The call for the 12 councils under the Strathclyde Regional Public Transport Authority SPT to collaborate on regulating the network is a step towards positive change. As one of the councillors on the SPT board, it's an honour to represent the people of Glasgow, voicing their frustrations and asking the hard questions others may shy away from.

The Transport Act of 2019 bestowed new powers upon SPT over regional bus networks. It was a game-changing moment. For the first time since 1986, regional transport authorities can bring bus networks back into public control through a 'franchising' system. This offers a chance for an integrated, reliable, affordable, easy, and efficient transport system accessible to everyone.

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The ill-fated bus deregulation policy implemented by Thatcher's Tory government in 1986 wreaked havoc on Glasgow's transport system. No other country dared to undertake such a free-market experiment.

The result has been a decades-long crisis in the private bus sector, with companies prioritising profits over service. Routes are continually cut by private companies struggling to recruit workers due to inadequate wages and conditions, and the UK government refuses to put these jobs on shortage occupational lists to attract migrant workers.

While private bus companies profit from public subsidies amounting to hundreds of millions, the lack of conditions attached allows them to operate with little accountability. It's no wonder the bosses of companies like McGill's find themselves in the Sunday Times Rich List. Their resistance to bus regulation stems from a desire to maintain unchecked profits.

Glasgow has the potential to lead the world in developing a public transport system. Estonia and Luxembourg have embraced country-wide free public transport, while Montpellier in France has introduced the same. Zurich's world-class system, enshrined in law for its citizens, runs seamlessly from 6am to midnight, with services every 15 minutes.

Cities like Munich, Vienna, Oslo, and Stockholm boast integrated public transport systems that outshine Glasgow. Even in England, London's Oyster card and Greater Manchester's Bee network showcase successful integration models and lower fares. Implementing free public transport in Scotland could significantly improve ordinary lives - and meet international carbon reduction targets.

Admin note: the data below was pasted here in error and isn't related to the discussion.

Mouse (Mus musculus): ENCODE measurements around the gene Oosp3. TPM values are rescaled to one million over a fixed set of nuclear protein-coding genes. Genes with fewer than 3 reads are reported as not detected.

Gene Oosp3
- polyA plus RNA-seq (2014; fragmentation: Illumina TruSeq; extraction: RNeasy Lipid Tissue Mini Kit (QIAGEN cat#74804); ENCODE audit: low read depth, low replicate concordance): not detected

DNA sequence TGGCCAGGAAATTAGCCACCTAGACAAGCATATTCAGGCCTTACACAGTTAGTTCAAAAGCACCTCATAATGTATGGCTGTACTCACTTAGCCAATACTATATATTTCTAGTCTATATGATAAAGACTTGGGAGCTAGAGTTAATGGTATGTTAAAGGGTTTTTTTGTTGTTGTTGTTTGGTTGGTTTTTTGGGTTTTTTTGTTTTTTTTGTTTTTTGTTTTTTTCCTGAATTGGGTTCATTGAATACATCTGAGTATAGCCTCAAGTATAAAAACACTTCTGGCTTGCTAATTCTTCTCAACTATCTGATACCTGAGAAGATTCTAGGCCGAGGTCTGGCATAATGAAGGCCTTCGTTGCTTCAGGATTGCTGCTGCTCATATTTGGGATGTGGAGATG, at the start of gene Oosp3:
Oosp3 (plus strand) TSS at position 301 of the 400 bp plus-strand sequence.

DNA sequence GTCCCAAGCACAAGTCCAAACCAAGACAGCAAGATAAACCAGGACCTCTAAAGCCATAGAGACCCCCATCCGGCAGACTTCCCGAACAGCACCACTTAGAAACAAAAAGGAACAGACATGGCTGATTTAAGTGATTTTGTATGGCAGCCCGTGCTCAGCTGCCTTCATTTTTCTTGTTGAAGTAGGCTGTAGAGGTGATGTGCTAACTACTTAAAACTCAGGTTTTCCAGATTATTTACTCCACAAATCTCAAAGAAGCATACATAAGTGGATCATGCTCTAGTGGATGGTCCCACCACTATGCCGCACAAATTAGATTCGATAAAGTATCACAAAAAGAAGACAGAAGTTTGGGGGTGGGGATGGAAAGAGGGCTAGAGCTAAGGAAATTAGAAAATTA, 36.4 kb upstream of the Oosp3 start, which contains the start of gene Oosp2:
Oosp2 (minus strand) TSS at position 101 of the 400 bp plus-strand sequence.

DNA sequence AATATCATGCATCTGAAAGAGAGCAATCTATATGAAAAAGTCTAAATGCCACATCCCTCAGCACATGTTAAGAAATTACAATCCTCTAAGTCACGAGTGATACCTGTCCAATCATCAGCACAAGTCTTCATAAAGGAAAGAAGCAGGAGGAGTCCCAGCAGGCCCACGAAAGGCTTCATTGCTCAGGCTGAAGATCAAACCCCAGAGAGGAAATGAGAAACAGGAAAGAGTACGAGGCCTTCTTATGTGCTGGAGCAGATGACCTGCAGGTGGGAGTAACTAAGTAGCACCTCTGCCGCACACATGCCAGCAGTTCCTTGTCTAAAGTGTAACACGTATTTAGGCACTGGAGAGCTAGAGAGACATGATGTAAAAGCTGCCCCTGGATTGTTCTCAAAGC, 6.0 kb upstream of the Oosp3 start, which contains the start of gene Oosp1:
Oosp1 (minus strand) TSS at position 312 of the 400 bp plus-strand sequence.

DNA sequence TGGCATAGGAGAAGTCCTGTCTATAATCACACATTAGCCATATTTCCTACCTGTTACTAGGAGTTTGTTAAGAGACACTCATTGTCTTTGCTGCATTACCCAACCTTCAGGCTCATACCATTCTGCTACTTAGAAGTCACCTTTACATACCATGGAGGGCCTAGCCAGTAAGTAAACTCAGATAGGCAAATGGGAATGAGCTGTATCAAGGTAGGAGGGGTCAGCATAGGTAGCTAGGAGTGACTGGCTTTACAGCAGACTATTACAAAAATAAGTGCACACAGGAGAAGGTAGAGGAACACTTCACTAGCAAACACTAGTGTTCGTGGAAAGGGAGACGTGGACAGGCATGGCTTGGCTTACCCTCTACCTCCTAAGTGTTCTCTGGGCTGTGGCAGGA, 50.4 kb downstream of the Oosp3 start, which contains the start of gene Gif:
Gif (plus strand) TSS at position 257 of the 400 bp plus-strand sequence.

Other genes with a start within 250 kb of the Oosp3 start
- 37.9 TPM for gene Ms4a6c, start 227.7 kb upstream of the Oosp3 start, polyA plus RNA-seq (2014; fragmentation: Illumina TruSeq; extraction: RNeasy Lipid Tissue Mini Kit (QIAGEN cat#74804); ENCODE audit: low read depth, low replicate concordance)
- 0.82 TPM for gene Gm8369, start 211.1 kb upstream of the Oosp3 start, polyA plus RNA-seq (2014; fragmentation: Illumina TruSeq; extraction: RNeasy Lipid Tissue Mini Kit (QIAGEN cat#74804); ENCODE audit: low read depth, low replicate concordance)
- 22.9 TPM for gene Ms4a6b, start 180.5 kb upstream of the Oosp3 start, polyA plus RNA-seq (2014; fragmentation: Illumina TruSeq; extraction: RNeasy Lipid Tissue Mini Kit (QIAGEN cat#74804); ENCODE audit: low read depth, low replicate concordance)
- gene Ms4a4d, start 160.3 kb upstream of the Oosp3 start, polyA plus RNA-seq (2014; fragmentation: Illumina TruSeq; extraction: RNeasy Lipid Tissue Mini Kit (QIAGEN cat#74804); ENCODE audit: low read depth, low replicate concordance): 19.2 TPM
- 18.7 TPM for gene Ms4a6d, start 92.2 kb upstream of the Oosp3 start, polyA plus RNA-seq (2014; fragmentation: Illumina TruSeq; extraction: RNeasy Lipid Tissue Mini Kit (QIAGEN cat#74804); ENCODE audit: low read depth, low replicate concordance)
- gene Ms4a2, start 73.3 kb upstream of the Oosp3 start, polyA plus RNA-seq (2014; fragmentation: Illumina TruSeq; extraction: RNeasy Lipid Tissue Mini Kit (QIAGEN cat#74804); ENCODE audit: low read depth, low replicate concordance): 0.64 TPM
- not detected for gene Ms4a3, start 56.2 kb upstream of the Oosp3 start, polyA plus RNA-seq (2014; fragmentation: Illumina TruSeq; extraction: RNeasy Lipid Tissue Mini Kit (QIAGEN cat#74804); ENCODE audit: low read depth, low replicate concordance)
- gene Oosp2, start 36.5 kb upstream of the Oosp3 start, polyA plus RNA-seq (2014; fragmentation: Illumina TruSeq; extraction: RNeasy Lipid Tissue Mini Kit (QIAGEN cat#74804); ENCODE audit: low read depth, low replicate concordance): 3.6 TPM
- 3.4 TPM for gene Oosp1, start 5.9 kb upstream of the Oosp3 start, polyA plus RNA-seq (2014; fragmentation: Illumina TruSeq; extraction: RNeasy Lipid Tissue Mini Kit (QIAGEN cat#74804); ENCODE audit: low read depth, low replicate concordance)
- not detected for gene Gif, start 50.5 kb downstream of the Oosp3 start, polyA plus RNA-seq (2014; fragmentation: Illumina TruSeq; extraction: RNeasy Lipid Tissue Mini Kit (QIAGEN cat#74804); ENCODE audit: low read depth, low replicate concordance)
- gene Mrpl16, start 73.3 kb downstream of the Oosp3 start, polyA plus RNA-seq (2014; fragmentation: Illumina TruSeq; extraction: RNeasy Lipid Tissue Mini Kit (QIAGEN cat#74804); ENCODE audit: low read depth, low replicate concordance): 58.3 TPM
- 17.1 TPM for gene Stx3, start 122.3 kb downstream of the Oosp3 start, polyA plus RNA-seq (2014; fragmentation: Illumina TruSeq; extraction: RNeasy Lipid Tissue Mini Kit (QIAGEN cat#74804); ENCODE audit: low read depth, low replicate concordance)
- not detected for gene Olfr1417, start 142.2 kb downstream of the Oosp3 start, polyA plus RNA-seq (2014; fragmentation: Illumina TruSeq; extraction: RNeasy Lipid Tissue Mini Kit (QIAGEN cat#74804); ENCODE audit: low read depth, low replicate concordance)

Acknowledging the financial constraints of Westminster, the Scottish Government has taken steps to extend free bus travel to under 22s and experiment with ending rail peak fares. However, prioritising further changes in transport could yield profound benefits for the NHS, reduce pollution and end the isolation contributing to mental health issues.


Imagine a Glasgow where families can see each other more often, communities actively participate in all aspects of life, and where they can access places of work and culture. Opening up neighbourhoods and the countryside, connecting semi-urban and rural areas, contributes to preserving agricultural land and natural spaces. The possibilities are boundless.

I share in the disappointment of SPT that they were not successful in their bid for funding to transition to a zero-emission fleet, as revealed in yesterday's Herald. Something that I believe has strong public support.

On March 15, 2024, councillors on the SPT face crucial decisions. A comprehensive plan for bus routes meeting communities' needs, seamlessly connecting with other transport modes, and, most importantly, cutting and capping fares is imperative. This once-in-a-generation opportunity demands a radical transformation from the disastrous bus deregulation, seizing new powers to regulate private bus companies through franchising, and establishing a publicly owned bus company to take over routes.

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This is a fight for the people against the private bus company bosses. The choice is clear – prioritise the public's well-being and confront the challenges posed by the current transport system. The time for change is now, and it requires bold, decisive action to create a sustainable, efficient, and affordable public transport system.

Roza Salih is an SNP councillor for Greater Pollok in Glasgow